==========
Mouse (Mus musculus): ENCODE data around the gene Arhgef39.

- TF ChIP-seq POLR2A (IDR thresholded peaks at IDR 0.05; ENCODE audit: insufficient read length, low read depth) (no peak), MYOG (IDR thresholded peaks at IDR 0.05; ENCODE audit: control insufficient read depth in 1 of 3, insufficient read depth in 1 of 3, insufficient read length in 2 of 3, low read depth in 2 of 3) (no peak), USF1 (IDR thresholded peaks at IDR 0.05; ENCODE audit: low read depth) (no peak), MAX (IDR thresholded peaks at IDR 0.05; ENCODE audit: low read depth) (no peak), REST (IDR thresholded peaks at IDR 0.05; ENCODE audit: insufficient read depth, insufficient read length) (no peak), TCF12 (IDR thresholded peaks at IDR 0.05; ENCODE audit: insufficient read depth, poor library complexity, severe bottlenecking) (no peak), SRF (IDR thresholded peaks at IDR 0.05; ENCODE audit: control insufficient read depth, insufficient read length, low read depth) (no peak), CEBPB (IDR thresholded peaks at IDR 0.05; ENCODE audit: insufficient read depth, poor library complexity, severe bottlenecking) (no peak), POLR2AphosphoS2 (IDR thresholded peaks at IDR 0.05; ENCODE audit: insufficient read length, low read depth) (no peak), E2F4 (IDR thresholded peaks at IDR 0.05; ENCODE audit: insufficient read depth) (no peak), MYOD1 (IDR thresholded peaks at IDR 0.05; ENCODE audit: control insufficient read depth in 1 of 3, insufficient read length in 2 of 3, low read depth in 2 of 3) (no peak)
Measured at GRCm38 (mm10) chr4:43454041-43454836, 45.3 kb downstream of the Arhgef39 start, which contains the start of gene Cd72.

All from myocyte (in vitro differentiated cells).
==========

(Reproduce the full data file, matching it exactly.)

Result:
Mouse (Mus musculus): ENCODE data around the gene Arhgef39.

- TF ChIP-seq POLR2A (IDR thresholded peaks at IDR 0.05; ENCODE audit: insufficient read length, low read depth) (no peak), MYOG (IDR thresholded peaks at IDR 0.05; ENCODE audit: control insufficient read depth in 1 of 3, insufficient read depth in 1 of 3, insufficient read length in 2 of 3, low read depth in 2 of 3) (no peak), USF1 (IDR thresholded peaks at IDR 0.05; ENCODE audit: low read depth) (no peak), MAX (IDR thresholded peaks at IDR 0.05; ENCODE audit: low read depth) (no peak), REST (IDR thresholded peaks at IDR 0.05; ENCODE audit: insufficient read depth, insufficient read length) (no peak), TCF12 (IDR thresholded peaks at IDR 0.05; ENCODE audit: insufficient read depth, poor library complexity, severe bottlenecking) (no peak), SRF (IDR thresholded peaks at IDR 0.05; ENCODE audit: control insufficient read depth, insufficient read length, low read depth) (no peak), CEBPB (IDR thresholded peaks at IDR 0.05; ENCODE audit: insufficient read depth, poor library complexity, severe bottlenecking) (no peak), POLR2AphosphoS2 (IDR thresholded peaks at IDR 0.05; ENCODE audit: insufficient read length, low read depth) (no peak), E2F4 (IDR thresholded peaks at IDR 0.05; ENCODE audit: insufficient read depth) (no peak), MYOD1 (IDR thresholded peaks at IDR 0.05; ENCODE audit: control insufficient read depth in 1 of 3, insufficient read length in 2 of 3, low read depth in 2 of 3) (no peak)
Measured at GRCm38 (mm10) chr4:43454041-43454836, 45.3 kb downstream of the Arhgef39 start, which contains the start of gene Cd72.

All from myocyte (in vitro differentiated cells).